Spinal Muscular Atrophy (SMA)

What is spinal muscular atrophy?

Spinal muscular atrophy (SMA) is a rare genetic condition in which muscles throughout the body are weakened because cells in the spinal cord and brainstem do not work properly. SMA is the number one genetic cause of infant mortality.

There are three types of SMA:

  • Type I is the most severe form of SMA. It’s sometimes called Werdnig-Hoffmann disease. Children with type I have limited movement, can’t sit without support, and have trouble breathing, feeding and swallowing. Symptoms begin within months after birth. Many children with type I do not live past age 2.
  • Type II is an intermediate form of SMA. Children with this type may sit without support at some point but cannot walk on their own. Symptoms typically start between 6 and 18 months of age. Depending on the severity of symptoms, children with type II may have a normal life span. 
  • Type III is a milder form of SMA. It’s also known as Kugelberg-Welander disease and resembles muscular dystrophy. While children with type III usually are able to walk, most have some difficulty walking. Some may eventually need to use a wheelchair. Symptoms usually appear around 18 months of age or in early childhood. Children with this type of SMA generally have an almost normal life expectancy.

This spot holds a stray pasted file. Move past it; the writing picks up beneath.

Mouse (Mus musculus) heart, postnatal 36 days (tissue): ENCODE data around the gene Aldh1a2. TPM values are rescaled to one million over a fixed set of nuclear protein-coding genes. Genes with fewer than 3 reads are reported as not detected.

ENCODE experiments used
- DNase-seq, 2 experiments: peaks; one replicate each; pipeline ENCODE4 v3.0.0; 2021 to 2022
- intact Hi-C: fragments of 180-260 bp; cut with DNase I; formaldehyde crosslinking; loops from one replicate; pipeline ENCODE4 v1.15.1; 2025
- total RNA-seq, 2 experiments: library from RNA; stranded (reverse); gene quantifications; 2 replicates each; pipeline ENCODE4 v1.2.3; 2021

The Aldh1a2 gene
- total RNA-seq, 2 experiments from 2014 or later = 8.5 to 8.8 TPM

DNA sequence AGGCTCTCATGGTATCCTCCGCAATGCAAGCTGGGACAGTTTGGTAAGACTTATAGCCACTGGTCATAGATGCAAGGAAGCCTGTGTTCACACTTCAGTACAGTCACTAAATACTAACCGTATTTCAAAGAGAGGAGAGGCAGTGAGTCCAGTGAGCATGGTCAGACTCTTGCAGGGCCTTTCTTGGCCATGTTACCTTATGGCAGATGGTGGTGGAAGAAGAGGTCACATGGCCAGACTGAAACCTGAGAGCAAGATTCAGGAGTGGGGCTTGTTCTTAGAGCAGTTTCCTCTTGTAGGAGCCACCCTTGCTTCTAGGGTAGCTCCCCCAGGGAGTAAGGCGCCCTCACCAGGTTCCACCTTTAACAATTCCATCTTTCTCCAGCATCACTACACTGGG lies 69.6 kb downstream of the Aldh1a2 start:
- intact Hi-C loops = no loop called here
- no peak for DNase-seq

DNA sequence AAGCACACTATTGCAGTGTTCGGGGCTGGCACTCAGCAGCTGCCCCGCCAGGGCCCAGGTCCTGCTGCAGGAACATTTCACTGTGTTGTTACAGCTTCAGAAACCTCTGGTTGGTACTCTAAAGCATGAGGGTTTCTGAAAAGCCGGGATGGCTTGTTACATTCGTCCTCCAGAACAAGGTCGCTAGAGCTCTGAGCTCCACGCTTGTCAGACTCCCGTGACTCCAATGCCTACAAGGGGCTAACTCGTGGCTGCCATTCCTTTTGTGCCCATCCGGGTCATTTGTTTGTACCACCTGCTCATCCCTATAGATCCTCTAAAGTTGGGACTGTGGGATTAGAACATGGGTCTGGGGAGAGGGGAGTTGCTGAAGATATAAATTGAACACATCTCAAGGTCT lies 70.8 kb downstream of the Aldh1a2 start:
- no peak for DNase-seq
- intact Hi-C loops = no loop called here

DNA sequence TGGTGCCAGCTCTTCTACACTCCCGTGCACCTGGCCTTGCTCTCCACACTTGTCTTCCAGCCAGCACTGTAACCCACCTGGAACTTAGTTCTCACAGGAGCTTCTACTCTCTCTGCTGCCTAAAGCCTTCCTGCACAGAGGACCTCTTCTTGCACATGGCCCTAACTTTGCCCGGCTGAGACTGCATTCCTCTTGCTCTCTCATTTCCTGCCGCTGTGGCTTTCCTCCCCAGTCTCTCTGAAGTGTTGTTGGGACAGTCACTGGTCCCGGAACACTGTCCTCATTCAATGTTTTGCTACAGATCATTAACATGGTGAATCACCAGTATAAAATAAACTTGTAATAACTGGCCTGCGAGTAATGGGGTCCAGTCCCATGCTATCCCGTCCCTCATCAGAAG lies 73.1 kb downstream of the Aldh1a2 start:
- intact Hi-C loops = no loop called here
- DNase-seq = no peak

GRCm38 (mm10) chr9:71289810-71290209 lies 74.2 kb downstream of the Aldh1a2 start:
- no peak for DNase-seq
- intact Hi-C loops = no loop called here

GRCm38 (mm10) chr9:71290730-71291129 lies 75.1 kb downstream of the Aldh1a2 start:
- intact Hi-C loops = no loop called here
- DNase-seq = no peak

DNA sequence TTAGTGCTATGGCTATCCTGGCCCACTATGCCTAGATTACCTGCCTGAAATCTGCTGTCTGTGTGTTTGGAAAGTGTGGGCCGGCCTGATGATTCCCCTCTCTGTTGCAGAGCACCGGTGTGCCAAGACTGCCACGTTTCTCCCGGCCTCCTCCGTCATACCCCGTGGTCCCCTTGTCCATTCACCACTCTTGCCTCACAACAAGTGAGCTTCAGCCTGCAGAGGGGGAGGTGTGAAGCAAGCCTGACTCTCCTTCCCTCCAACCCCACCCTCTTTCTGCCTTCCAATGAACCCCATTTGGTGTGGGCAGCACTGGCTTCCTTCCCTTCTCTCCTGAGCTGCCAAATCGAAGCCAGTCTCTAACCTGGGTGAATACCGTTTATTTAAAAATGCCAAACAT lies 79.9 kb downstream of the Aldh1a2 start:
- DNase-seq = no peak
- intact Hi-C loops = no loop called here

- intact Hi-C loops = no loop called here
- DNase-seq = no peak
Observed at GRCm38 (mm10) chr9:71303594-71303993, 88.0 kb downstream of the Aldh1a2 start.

A new treatment for SMA, called nusinersen (brand name Spinraza), offers new hope for children and adults with this condition. Before this medication became available, treatment of SMA consisted of managing the symptoms, providing respiratory support as needed and preventing disease complications.

How we care for spinal muscular atrophy

The Spinal Muscular Atrophy Program at Boston Children’s Hospital brings together a team of experts from different specialties experienced in caring for children with SMA. We hold a dedicated SMA clinic once a month so that your child can receive all of their SMA-related care in a single visit. This approach means that our various specialists can all work closely with your family to make sure your child’s care is well coordinated.

Our program offers nusinersen for treatment of SMA and has been involved in clinical trials of nusinersen since 2011.

Gene therapy for SMA

Boston Children's is helping to lead a gene therapy trial for SMA. The trial — which delivers a working copy of the SMN1 gene to motor neurons in SMA patients — may be a promising new approach to treating the condition. Learn more about our Gene Therapy Program